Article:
Ego Entrepreneurship: It's Not About You

Dear Gorgeous,


I am an entrepreneur who has done pretty well for myself, however, there is a consistent tug of war between keeping a full roster of clients and charging what my services and knowledge is worth. We have carved out a niche that is unmatched in our industry. For whatever reason people and potential clients always attempt to "broke mouth" me into giving them price cuts. I'm clear that this pattern needs to be fixed to attract my ideal client....I just don't know how!

In gratitude,
Shut Up Pay Me!


Dear Shut Up Pay Me,

There is nothing more gorgeous than a woman who has found her way and purpose in life. We are at our best when we are happy and comfortable in our personal and professional lives. There is an air of confidence that emanates from a woman who has worked hard and earned her way into a fulfilling career. I applaud you for your entrepreneurship, for it is never as easy as it may seem. The work is hard but the spoils are worth it.

In order to enjoy the fruits of your labor, however, you must first enjoy how your business is being run. With that, I think you may be looking at this from the wrong end.

The one thing all entrepreneurs eventually discover is their markets can be fickle and fickle markets mean fickle clients. Not everyone is going to be willing or able to afford you at your best; some people can't afford your time or your A-game. So, what do you do?

Decide Who You Are:

First, you'll have to make a clear declaration of who you are. Are you the sort of company that only deals with high-end clientele who can afford to pay inflated prices for your services? Or are you the sort of company that has a little something for everyone?

When you price yourself out of most markets, you will see less sales. The majority of people within your reach don't have the sort of money for which you're asking––and that's okay! So, therefore, if 90% of your audience has just been priced out of using your services, you are left to work with the remaining 10%––and that's fine, too!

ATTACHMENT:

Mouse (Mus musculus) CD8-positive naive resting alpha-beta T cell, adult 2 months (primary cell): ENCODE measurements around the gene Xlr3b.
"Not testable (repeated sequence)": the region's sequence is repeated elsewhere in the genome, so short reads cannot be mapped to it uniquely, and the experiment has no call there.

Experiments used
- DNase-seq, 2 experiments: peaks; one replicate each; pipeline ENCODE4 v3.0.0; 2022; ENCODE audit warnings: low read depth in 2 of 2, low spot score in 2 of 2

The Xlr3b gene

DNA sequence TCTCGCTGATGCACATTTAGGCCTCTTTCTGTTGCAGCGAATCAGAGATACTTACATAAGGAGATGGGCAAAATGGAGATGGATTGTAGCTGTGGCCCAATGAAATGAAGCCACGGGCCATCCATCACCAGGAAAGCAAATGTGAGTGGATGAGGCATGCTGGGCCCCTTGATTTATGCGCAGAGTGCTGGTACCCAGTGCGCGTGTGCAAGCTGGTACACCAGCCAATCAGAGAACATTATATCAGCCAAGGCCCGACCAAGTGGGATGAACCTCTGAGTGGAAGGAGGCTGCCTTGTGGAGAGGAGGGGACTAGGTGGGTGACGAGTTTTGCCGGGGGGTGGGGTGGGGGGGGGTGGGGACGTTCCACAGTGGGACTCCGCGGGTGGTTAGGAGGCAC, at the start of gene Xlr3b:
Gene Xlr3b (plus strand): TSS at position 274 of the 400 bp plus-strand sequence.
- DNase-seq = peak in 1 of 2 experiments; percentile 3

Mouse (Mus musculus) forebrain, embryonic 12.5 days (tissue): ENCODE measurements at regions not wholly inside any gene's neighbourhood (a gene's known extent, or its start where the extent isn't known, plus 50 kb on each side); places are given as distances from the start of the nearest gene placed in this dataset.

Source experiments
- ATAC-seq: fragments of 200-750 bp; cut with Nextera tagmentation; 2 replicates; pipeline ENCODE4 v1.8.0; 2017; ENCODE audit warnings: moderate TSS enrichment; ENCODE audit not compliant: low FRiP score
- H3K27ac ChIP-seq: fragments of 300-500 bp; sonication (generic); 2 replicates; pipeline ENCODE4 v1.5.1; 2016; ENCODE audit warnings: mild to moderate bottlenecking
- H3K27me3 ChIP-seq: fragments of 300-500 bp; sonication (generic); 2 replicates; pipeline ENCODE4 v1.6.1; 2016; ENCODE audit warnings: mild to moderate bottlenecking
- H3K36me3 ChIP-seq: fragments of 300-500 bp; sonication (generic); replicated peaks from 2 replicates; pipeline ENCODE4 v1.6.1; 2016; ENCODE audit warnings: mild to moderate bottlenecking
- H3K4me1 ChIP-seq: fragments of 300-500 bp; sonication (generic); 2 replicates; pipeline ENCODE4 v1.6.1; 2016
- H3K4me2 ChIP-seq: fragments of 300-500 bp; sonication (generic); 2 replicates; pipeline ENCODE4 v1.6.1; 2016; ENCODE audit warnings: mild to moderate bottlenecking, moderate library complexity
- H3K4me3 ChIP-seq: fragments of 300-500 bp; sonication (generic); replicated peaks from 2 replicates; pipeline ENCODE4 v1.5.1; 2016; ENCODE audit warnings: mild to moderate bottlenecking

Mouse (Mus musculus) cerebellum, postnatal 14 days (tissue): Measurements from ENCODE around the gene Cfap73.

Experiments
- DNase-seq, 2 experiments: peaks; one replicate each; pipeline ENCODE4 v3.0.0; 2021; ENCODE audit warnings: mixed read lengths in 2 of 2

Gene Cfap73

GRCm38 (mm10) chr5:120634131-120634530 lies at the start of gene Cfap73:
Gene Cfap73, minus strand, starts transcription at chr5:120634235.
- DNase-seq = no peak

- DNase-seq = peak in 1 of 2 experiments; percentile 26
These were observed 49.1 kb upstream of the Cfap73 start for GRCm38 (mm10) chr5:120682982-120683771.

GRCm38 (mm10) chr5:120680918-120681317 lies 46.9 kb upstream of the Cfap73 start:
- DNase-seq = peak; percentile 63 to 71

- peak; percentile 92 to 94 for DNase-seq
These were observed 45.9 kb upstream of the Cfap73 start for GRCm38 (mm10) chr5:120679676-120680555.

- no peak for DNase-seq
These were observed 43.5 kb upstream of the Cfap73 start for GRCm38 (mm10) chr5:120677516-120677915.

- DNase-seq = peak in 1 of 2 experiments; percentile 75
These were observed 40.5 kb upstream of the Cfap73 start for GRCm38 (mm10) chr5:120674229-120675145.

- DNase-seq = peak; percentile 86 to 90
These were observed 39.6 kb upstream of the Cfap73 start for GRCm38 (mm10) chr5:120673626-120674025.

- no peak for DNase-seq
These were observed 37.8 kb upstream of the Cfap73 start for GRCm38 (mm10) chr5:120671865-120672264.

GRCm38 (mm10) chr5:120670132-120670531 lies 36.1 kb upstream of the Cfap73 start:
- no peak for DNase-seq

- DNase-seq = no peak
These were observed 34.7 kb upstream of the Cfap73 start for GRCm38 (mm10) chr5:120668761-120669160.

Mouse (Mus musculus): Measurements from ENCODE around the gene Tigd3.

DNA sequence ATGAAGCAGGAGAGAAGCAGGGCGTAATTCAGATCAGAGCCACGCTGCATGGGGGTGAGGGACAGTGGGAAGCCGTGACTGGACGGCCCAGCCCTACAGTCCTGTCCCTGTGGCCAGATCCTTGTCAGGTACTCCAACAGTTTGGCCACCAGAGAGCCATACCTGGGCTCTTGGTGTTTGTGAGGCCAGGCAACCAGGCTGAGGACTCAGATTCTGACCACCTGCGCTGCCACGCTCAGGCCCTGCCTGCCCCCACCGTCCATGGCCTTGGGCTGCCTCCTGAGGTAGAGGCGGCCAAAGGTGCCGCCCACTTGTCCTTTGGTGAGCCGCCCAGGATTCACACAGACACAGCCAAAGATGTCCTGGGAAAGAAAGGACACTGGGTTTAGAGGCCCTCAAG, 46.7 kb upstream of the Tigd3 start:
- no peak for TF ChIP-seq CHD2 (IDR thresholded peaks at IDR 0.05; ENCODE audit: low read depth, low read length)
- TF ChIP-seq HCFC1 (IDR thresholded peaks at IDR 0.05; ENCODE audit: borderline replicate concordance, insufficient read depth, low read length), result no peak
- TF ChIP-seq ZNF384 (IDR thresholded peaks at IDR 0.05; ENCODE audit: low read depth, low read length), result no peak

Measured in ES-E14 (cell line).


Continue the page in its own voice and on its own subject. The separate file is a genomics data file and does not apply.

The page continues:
Now, the question becomes, how often will that 10% need your services and for how long?

Here's an example: Tiffany & Co. is one of the world's most renowned jewelers. Only the wealthy can afford to buy their engagement rings, which carry a substantial markup because, well, they're Tiffany.

However, how often does someone need an engagement ring or any of the other highly priced items and wares they offer, like their magnificent china? The answer is, not every often. These are items one may need to purchase once or twice in their lifetime!

But what about the average person who can't afford a Tiffany diamond?

Tiffany & Co. is smart enough to know that most of the consumer population is middle class and, combined, they're buying power is stronger than that of the wealthy. This is the reason why stores like K-Mart never go out of business. Even luxury brand Gucci has been having trouble in today's market! The reason for that is because when times get lean, people trim the fat and when you have priced yourself out of the "everyday people" market, you become the fat.

What people will need more often than ten-carat VVS diamond rings is money clips, cufflinks, perfume, wallets, sunglasses, and other accessories. Tiffany offers a variety of items starting as low as $100 and this appeals to a wider consumer base.

They'd have a better chance at selling one million key rings than one million engagement rings!

So, my love, you're going to have to decide which end of this spectrum you'd like to be on. You can sell services that hardly anyone can afford and wait for the 10% to come around, or you can offer services that everyone can afford and do business with 100% of your available consumers. But now, your questions is, how do you do that without diminishing your brand?

Create Options for Your Clientele: